Big news that concerns Indianapolis: there is a potential for an NFL Lockout. That means that Indianapolis, next year’s Super Bowl host, may not get the opportunity. The current collective bargaining agreement is to last another week but it expires Friday, March 11 at 5pm.
This lockout is about, what else? Money. The NFL owners want to pay players less for more games, the players don’t want anything to change; they want the same pay for the same amount for the games. Two years ago, NFL owners opted out of the current collective bargaining agreement, effective after the 2010 season. If they don’t get a new deal done by the end of the league year, the owners can choose to lock out the players with no pay or benefits until the players agree to a different deal. (see article).
Remember the National Hockey League lockout of 2004-2005? This lockout was about getting players to accept salary caps (commissioner Gary Bettman wanted the players to accept a salary structure linking salaries to league revenues). Who were the perceived bad guys in this lockout? According to an Ipsos Reid poll conducted among Canadians, the perceived bad guys in this lockout were the players (52%) and not the owners (21%).
Hockey season just didn’t happen that year. Not only were millions of fans (perhaps, mostly Canadians) disappointed, but there were other rippling effects of the lockout. For example, a major manufacturing company specializing in making hockey pucks InGlasCo, based out of Sherbrooke, Quebec, had to lay off half of their employees (see NY Times article). However, there were also some positive outcomes. The NHL lockout led Canadians to watch other sports; there was a rise in attendance at CFL games (Canadian Football League) as well as a rise in TV ratings. Even Canada’s other national sport, lacrosse, had an increase of interest (wiki: 2004-05 NHL Lockout).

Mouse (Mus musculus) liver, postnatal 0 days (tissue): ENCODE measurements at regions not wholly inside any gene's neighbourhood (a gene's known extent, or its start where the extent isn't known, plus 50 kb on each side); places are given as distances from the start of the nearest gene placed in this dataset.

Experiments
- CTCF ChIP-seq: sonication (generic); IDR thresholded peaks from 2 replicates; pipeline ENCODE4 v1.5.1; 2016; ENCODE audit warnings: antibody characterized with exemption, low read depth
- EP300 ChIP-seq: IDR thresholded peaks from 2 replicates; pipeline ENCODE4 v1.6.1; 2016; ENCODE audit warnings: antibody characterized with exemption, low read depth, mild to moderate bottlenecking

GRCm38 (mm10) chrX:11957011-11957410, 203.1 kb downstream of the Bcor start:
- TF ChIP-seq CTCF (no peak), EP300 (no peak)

Although many Americans may not follow hockey, they definitely follow football. This potential NFL lockout could follow a similar pattern to that of the NHL lockout. For example, it’s possible that other sports could see an increase in popularity like, Nascar racing, for example, or even hockey. However, the deadlines for these negotiations keep getting extended, which could be a sign of both sides coming to an agreement.
Despite all of the talks of the potential lockout, preparations in Indianapolis continue as planned. Super Bowl committee members went to the Cowboys Stadium to observe the events of Super Bowl 2011 — and to learn from their mistakes (notes that they probably took: make sure there is no falling ice at the stadium, make sure that paying fans get a seat, and make sure the singers know the words to the National anthem). In addition, over 18,000 hotels rooms have been blocked out in anticipation of the event (see article). Until otherwise announced, Super Bowl XLVI is set to take place at Lucas Oil Stadium, home of the Colts, on February 5, 2012.
NFL lockout: a summary of the issues is here.
Everything related to the NHL lockout is here.